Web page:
Photo of Olivia LynchPhoto of Christian Curran

Crowell & Moring’s “All Things Protest” podcast keeps you up to date on major trends in bid protest litigation, key developments in high-profile cases, and best practices in state and federal procurement. In this episode, hosts Olivia Lynch and Christian Curran cover a recent GAO decision that could have significant implications for awardee protesters.

You can find the materials discussed in this episode here.

ListenCrowell.com | PodBean | SoundCloud | iTunes 

Photo of David B. Robbins

This week’s episode covers DOJ, IDIQ, and GAO case law news, and is hosted by partner David Robbins. Crowell & Moring’s “Fastest 5 Minutes” is a biweekly podcast that provides a brief summary of significant government contracts legal and regulatory developments that no government contracts lawyer or executive should be without.

ListenCrowell.com | PodBean | SoundCloud | iTunes 

Photo of Olivia LynchPhoto of Payal Nanavati

In AlliantCorps, LLC, B-415744.2, the Government Accountability Office (GAO) denied a protest by AlliantCorps, LLC (Alliant) alleging violations of the Procurement Integrity Act (PIA) by the Department of the Navy (Navy) following Alliant’s prior protest of a task order award to DKW Communications, Inc. (DKW).  Alliant asserted that DKW improperly received Alliant’s bid and proposal information when its proposed subcontractor’s labor rates were furnished to DKW “at the direction of the Navy.”  GAO found that the facts asserted could not form the basis of a PIA violation because the employees voluntarily disclosed their salary information to DKW.

The Navy initially awarded the task order seeking software maintenance services to DKW.  As part of its transition effort, DKW sent an email to Navy personnel providing a link to DKW’s employment application website.  After the Navy provided Alliant with its debriefing, Navy personnel forwarded DKW’s email soliciting employment applications to personnel working on the incumbent contract for Alliant’s proposed subcontractor.  Alliant subsequently protested the evaluation underlying the award challenging the Navy’s past performance evaluation and discussions, which prompted the Navy to take corrective action to clarify the solicitation and make a new source selection decision.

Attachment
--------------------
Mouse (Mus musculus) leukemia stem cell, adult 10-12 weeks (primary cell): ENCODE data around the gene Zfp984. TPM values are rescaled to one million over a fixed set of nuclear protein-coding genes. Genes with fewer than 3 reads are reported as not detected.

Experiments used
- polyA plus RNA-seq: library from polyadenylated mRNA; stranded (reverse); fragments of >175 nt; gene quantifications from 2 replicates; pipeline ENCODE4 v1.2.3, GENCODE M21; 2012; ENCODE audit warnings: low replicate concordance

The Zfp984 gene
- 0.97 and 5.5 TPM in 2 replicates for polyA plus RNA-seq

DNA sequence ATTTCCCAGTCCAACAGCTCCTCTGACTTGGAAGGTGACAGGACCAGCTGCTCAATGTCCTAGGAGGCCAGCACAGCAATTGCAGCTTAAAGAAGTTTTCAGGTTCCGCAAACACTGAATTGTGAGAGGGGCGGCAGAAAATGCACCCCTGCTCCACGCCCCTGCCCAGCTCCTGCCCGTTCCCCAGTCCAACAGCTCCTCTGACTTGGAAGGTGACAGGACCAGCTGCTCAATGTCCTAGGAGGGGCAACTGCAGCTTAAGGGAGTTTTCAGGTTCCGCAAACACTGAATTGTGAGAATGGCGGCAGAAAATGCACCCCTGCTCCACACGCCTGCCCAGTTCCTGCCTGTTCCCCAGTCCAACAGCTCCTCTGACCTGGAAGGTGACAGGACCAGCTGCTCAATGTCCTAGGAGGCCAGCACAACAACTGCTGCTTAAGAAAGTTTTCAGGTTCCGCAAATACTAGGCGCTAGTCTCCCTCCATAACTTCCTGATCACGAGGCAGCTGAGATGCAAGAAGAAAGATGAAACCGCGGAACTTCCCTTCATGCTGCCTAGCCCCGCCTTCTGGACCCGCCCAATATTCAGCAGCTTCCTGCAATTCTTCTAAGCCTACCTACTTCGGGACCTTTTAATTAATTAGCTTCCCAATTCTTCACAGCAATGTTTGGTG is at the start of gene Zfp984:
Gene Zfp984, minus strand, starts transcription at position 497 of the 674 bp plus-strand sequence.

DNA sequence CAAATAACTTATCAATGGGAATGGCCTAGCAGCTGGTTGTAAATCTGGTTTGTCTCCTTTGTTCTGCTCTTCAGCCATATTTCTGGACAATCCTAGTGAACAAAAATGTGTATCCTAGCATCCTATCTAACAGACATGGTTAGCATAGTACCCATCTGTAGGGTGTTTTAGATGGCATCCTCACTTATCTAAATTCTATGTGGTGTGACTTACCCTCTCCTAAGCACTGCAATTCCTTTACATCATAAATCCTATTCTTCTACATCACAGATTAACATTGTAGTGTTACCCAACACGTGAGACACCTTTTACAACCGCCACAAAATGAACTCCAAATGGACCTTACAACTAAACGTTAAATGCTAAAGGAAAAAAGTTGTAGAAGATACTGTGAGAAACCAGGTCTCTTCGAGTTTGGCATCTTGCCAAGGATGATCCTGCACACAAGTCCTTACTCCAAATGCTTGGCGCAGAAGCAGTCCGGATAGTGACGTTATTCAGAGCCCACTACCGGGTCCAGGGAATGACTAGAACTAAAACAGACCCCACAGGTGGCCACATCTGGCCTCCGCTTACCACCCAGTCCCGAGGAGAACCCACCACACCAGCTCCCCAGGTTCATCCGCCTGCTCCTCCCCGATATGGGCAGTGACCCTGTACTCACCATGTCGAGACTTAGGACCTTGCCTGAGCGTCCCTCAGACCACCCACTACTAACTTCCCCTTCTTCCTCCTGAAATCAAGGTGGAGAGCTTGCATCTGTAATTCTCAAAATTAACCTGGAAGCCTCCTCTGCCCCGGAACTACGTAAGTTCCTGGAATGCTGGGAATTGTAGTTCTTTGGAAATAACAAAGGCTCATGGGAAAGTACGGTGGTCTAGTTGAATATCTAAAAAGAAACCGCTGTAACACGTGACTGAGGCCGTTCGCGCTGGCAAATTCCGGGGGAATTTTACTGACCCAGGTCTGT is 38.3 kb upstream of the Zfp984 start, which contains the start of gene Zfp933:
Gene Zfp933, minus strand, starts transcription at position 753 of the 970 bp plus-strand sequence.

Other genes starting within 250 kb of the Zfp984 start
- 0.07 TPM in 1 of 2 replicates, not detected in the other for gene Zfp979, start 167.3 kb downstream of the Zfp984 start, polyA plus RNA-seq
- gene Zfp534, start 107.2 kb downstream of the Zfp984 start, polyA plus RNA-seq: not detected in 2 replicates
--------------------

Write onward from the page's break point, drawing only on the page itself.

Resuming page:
Continue Reading Incumbent Employees’ Self-Disclosure of Salaries is Not a Procurement Integrity Act Violation

Photo of Christian CurranPhoto of Michael G. Gruden

In Matter of: First Fin. Assocs., Inc., B-415713, Feb. 16, 2018, the Government Accountability Office (GAO) denied a protest filed by First Financial Associates, Inc. (FFA)  against an award by the Department of Homeland Security, U.S. Secret Service (DHS/USSS) to FEEA Childcare Services, Inc. (FEEA) for the administration of a childcare subsidy program.  FFA alleged that their proposal was not evaluated consistently with the RFP’s evaluation criteria regarding the protection of personally identifiable information (PII) incident reporting requirements.

Continue Reading How Quickly Should Contractors Report Data Breaches? GAO Denies Protest Finding 12 Hours Is Not Fast Enough

Photo of Olivia LynchPhoto of Rob SneckenbergPhoto of Christian Curran

Crowell & Moring’s “All Things Protest” podcast keeps you up to date on major trends in bid protest litigation, key developments in high-profile cases, and best practices in state and federal procurement. In this episode, your hosts break down GAO’s pre- and post-award timeliness rules, as well as recent changes to GAO’s regulations and DoD debriefings that you need to know.